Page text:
Several costs are involved in the returns process, including inspection, sorting, and reverse pick-up. This KPI will help determine how much is spent per returned or exchanged item.

    3. No Fault Found Rate

    No fault found rate is a KPI used to determine the percentage of returned items with no defects. These items are easier to put back in the inventory and sell as unboxed or “good as new” items.

    4. Total Cost of Repair or Refurbishment

    Another KPI that should be tracked to optimize the reverse logistics process is the cost of repair or refurbishment for each returned product.

    If you find that the costs are high for this metric, you have to find alternative methods to reduce the costs for repair and refurbishment.

    5. Scrap Rate

    This is the percentage of returned products that must be disposed of or used as scrap. The scrap rate needs to be kept to a minimum as this can be a source of high costs to the company.

    C) Establish a Strict Policy for Return

    Customer returns are almost inevitable, but a strict policy for returns can potentially alleviate the amount of unpredictable returns. Given this, it’s important for the clients of warehouses and distribution centers to establish a strict return policy so customers can have more control over the reverse logistics process. These policies could include charging additional costs for collecting returned items or a shorter period of accepting returns.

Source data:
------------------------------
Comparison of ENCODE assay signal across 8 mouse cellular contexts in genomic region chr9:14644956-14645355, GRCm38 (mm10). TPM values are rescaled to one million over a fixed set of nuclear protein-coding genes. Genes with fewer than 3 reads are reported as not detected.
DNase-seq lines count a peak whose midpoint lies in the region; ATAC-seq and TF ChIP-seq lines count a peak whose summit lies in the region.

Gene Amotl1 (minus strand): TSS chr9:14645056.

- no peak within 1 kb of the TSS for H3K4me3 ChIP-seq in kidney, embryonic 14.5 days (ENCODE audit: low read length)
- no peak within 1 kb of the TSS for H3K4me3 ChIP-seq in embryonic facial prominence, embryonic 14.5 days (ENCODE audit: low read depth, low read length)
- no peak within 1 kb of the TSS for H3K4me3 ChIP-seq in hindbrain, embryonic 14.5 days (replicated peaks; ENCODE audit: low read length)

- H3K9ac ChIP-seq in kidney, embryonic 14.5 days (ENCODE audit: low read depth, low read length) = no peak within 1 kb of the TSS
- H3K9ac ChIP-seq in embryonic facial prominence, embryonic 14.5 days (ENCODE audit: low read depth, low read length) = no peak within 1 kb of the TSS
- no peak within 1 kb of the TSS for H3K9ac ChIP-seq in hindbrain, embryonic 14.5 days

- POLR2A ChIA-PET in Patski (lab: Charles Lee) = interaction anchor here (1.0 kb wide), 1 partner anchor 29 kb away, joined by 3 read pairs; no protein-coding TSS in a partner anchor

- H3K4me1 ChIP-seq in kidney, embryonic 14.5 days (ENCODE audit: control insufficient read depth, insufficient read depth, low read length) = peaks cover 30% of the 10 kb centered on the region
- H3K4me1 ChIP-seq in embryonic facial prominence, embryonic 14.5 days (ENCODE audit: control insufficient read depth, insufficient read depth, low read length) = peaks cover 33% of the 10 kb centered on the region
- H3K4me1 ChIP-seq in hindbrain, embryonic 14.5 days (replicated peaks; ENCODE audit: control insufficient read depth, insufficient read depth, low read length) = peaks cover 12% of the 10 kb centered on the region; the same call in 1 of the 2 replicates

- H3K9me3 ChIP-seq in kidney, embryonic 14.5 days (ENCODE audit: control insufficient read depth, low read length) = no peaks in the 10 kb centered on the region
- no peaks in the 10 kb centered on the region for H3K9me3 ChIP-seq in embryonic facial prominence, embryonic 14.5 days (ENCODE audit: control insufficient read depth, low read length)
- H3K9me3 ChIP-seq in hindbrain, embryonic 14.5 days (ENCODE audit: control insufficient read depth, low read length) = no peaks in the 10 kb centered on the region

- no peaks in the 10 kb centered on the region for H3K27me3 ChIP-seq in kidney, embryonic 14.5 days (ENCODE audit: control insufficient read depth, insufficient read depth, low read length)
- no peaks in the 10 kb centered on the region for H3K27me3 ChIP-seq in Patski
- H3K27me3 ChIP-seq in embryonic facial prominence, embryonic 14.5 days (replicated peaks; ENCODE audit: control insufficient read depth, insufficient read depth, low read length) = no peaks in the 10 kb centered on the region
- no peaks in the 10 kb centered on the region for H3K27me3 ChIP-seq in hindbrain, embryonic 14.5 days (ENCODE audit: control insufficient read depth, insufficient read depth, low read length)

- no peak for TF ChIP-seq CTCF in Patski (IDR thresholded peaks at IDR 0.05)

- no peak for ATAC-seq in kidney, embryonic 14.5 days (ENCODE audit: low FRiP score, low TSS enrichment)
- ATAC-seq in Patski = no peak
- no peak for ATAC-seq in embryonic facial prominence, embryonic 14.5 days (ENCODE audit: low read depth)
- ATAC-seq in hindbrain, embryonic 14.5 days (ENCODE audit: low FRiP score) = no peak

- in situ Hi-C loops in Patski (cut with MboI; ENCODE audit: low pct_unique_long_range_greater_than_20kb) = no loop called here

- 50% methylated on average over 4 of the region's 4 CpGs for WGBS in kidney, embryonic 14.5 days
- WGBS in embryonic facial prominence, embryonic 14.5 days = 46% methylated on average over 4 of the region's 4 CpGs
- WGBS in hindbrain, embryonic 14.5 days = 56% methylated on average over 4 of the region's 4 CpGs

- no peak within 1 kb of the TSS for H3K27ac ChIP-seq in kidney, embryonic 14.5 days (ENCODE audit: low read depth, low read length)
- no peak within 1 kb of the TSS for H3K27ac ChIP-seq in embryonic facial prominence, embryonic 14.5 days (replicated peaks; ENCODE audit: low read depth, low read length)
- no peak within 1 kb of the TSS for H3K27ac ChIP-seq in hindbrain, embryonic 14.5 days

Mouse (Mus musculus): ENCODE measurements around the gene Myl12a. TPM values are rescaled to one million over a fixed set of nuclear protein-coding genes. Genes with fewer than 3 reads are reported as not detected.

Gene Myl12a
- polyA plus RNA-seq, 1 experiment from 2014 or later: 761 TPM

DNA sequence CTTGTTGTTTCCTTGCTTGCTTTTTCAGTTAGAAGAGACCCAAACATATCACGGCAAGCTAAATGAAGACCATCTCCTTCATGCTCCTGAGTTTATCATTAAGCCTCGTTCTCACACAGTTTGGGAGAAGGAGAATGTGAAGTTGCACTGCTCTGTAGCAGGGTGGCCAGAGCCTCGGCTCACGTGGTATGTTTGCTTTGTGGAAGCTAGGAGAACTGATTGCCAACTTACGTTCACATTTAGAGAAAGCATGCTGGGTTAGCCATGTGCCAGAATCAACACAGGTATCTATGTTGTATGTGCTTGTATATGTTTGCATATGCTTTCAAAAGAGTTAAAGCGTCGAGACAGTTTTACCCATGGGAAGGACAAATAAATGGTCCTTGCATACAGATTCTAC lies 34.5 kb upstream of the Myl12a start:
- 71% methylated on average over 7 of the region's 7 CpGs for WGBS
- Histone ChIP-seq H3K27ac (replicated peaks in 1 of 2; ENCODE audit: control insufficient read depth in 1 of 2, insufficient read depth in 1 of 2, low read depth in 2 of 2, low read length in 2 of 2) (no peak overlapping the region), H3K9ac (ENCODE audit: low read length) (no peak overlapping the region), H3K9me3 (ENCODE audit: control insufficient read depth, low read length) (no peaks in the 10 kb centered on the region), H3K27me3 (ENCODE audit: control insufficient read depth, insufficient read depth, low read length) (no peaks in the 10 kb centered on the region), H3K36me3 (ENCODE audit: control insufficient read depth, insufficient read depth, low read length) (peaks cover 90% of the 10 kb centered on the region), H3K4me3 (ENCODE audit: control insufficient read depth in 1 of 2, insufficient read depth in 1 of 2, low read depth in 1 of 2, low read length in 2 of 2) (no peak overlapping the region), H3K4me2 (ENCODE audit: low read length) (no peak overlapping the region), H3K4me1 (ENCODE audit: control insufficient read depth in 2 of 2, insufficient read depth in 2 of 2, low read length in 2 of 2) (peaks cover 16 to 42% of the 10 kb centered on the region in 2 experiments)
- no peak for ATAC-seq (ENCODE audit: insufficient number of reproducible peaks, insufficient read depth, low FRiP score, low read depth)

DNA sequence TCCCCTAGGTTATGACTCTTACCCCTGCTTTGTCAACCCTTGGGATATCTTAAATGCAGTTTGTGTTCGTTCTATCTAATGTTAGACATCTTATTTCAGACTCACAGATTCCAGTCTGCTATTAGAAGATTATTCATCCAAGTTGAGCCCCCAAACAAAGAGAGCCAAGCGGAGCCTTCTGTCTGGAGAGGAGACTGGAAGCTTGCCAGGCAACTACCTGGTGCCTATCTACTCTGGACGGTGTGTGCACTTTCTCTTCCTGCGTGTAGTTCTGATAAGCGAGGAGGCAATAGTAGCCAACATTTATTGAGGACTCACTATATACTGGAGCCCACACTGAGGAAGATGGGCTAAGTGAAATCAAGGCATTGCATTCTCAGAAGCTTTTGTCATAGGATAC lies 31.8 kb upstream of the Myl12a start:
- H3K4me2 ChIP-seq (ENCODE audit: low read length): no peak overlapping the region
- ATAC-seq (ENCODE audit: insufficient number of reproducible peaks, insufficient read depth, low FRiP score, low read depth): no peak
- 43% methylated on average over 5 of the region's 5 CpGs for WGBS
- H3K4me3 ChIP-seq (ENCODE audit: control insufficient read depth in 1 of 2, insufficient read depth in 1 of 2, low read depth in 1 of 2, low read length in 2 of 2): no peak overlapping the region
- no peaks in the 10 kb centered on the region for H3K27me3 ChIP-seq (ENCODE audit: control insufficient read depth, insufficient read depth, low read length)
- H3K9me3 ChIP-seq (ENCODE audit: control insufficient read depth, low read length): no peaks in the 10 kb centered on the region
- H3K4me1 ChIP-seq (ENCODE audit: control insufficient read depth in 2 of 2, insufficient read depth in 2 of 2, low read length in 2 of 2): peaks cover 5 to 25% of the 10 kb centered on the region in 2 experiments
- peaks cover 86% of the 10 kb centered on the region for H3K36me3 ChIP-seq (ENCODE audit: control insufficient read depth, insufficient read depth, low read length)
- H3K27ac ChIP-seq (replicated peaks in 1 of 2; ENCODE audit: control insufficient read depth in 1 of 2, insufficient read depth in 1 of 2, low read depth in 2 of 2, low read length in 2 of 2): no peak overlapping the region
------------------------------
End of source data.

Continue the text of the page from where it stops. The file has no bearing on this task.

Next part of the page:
A strict return policy not only indicates confidence in the supplier but also helps reduce the amount of returns in warehouses. It also increases the likelihood of the item reaching the warehouse in good condition.

    D) Consider Adopting Warehouse Mobility Solutions and Wearable Warehouse Technology

    Technology is a key component when optimizing warehouse processes. Regarding the reverse logistics process, warehouse mobility solutions and wearables might be the most appropriate solution.

    Handheld scanners, for instance, will allow warehouse workers to save time and energy over manually checking each returned item. At the same time, this warehouse technology decreases the probability of human error.

    Furthermore, the adoption of wearables, particularly voice headsets, enables hands-free communication. Having two free hands allows warehouse workers to carefully check and identify the condition of each returned item, potentially improving warehouse safety.

    Reverse Logistics Process - Mobility Solutions

    The reverse logistics process is a constant challenge for the warehouse industry. However, it also presents a great opportunity to obtain a competitive advantage. Successful management of this process can maximize revenues, reduce costs, increase customer satisfaction, and help you stay ahead of the competition. We hope these practices will help you streamline your reverse logistics process and enable you to manage returns effectively.

    To learn more about the rest of the warehouse processes, click here.

    To start optimizing your reverse logistics process, go to our Solutions Finder tool.